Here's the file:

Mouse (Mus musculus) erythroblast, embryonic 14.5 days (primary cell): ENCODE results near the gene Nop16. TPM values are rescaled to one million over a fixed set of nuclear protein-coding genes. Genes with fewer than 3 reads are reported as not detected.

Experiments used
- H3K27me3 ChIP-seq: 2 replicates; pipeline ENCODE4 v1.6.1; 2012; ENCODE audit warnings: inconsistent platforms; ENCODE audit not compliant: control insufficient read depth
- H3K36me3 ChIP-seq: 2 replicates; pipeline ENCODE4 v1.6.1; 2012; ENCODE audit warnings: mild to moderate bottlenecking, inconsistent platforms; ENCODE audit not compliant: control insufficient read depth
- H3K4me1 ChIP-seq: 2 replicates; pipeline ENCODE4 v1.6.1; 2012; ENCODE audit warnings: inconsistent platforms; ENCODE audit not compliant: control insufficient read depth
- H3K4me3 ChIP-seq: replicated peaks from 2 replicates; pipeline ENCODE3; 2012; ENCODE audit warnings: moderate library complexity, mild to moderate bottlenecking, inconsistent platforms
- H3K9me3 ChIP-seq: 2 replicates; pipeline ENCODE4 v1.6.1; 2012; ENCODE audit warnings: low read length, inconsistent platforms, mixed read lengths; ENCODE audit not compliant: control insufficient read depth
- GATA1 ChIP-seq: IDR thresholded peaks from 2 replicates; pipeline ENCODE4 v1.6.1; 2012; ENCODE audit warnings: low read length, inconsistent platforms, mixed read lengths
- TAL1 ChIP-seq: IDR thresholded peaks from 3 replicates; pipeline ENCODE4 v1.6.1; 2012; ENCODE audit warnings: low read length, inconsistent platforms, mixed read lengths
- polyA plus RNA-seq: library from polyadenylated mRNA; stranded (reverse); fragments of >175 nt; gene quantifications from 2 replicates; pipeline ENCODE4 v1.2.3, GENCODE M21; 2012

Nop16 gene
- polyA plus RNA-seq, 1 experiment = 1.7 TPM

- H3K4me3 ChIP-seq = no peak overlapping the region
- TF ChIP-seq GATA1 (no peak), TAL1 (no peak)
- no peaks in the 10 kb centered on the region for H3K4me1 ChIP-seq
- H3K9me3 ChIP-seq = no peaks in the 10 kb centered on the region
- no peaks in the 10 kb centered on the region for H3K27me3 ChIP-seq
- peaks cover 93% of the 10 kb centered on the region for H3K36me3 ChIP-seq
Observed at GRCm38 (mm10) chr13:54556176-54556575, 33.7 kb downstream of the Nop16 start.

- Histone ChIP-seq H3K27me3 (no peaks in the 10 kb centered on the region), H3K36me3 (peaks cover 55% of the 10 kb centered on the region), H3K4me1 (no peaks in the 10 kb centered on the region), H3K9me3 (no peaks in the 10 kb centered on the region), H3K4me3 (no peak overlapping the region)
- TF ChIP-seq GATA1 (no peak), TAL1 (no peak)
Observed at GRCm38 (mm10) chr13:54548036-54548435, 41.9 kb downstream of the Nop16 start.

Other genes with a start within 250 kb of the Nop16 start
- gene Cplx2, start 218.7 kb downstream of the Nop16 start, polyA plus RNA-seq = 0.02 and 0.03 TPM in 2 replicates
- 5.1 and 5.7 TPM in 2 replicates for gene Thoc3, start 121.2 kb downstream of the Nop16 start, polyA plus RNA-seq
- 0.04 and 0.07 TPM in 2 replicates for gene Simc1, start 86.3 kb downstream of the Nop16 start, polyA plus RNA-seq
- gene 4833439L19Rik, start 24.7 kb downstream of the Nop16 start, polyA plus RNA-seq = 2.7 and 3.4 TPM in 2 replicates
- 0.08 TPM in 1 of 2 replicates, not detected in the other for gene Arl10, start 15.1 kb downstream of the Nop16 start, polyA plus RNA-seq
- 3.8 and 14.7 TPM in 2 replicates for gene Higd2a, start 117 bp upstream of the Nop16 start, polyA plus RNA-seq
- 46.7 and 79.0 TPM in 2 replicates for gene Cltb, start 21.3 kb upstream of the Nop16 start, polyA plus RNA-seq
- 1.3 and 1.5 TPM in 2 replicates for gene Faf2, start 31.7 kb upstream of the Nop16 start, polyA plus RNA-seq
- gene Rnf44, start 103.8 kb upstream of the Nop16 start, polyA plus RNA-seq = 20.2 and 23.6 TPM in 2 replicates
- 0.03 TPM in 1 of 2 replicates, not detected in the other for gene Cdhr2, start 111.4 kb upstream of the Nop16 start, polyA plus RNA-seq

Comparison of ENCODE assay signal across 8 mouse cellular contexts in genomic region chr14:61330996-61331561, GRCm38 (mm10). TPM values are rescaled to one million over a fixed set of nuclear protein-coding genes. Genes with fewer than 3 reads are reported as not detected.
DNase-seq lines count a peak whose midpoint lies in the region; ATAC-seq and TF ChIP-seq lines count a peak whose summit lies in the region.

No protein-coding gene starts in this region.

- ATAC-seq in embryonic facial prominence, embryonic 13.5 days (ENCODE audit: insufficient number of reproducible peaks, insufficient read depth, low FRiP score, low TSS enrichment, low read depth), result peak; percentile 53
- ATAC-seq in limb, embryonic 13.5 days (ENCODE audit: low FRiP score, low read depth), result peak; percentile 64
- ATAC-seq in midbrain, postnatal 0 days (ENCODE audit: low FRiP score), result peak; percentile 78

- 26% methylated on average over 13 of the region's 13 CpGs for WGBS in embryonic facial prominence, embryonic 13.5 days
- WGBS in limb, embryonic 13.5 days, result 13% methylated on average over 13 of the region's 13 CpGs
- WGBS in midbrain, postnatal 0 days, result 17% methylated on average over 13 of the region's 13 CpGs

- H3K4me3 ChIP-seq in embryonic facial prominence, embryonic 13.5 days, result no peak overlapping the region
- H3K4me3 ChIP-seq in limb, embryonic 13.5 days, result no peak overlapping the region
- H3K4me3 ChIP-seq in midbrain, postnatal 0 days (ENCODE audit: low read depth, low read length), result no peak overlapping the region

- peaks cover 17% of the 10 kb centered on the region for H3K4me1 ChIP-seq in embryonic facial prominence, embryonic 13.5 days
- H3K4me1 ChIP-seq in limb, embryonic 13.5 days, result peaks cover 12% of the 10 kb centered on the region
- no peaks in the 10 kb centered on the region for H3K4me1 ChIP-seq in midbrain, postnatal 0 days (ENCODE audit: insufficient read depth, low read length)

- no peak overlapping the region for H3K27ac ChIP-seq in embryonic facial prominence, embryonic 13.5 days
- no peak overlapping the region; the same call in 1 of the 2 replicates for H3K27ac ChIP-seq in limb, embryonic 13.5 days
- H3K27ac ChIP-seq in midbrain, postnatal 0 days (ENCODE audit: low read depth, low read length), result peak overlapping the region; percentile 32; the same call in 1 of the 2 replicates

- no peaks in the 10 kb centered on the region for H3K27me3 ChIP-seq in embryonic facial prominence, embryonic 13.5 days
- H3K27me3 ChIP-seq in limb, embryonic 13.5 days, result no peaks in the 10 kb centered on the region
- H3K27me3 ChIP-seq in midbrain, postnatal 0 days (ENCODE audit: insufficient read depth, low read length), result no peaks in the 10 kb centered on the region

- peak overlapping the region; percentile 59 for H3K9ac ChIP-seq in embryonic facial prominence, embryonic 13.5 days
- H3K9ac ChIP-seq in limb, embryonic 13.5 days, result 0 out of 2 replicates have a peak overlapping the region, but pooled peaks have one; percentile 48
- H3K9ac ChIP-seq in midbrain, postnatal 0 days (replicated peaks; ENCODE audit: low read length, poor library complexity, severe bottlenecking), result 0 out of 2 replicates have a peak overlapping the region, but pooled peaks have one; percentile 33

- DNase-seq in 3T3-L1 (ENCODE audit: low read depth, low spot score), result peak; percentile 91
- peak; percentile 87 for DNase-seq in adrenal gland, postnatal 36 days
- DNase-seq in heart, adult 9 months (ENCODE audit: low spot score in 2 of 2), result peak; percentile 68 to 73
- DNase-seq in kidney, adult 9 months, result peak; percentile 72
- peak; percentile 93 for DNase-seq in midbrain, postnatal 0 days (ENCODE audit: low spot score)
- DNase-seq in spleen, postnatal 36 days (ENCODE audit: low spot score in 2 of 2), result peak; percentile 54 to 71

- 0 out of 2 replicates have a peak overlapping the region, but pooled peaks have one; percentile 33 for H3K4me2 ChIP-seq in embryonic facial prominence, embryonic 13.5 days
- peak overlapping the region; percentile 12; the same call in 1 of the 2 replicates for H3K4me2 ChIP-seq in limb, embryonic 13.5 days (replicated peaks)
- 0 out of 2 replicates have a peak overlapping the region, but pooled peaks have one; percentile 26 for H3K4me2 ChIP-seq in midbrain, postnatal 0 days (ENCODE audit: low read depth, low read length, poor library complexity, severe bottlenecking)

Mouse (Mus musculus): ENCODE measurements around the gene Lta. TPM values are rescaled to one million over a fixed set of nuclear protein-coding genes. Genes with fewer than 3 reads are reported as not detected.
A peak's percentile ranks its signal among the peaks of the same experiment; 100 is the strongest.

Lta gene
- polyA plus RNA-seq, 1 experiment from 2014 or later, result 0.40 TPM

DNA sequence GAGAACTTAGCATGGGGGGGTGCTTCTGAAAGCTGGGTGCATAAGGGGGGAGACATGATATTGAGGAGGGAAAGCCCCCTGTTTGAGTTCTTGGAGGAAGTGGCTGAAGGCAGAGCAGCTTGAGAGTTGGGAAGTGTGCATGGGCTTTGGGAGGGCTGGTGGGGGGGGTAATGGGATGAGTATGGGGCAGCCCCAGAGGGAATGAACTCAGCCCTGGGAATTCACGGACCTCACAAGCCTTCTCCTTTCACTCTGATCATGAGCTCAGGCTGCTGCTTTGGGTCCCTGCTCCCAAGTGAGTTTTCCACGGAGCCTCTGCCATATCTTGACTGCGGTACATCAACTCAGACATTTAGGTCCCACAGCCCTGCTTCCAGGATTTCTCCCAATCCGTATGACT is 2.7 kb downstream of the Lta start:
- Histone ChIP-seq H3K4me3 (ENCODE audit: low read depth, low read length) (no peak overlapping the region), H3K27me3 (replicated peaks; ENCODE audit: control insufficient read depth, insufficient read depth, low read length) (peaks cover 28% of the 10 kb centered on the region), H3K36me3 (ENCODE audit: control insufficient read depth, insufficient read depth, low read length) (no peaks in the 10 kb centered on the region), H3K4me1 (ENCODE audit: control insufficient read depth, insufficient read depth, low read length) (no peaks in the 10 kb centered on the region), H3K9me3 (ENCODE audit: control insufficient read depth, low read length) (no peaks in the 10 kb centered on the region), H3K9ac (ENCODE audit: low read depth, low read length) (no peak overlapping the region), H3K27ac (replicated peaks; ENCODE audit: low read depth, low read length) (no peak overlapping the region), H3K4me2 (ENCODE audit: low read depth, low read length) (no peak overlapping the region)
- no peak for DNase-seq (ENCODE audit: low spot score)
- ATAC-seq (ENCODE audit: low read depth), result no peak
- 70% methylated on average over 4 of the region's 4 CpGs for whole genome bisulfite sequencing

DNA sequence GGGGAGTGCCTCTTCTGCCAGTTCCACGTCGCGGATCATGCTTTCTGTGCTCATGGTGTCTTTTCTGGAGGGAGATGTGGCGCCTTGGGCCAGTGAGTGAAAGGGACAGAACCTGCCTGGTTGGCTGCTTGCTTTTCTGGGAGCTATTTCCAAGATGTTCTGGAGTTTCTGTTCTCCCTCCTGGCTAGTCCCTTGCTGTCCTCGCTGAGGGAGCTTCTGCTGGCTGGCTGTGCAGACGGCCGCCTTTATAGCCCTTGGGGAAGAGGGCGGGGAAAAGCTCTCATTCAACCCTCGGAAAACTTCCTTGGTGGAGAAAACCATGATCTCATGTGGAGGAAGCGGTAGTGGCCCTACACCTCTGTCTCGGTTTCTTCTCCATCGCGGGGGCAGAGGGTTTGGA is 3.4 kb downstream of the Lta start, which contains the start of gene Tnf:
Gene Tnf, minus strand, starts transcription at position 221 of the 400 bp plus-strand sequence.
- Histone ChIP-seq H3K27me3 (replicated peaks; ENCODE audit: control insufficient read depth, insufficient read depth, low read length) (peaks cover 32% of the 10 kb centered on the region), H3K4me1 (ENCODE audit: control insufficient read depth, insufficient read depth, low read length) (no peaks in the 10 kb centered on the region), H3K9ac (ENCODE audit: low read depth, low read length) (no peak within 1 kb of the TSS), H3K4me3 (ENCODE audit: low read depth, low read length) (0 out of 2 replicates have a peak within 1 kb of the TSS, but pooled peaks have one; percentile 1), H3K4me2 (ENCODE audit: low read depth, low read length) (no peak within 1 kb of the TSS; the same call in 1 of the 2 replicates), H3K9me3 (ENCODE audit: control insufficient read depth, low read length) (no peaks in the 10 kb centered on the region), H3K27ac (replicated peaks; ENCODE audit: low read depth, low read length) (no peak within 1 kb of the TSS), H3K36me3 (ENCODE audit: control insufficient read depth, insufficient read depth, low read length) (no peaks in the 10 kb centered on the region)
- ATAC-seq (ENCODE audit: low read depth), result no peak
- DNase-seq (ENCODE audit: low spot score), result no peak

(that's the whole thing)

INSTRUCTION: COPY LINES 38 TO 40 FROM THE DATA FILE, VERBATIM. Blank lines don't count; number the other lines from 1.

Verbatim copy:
- ATAC-seq in limb, embryonic 13.5 days (ENCODE audit: low FRiP score, low read depth), result peak; percentile 64
- ATAC-seq in midbrain, postnatal 0 days (ENCODE audit: low FRiP score), result peak; percentile 78

- 26% methylated on average over 13 of the region's 13 CpGs for WGBS in embryonic facial prominence, embryonic 13.5 days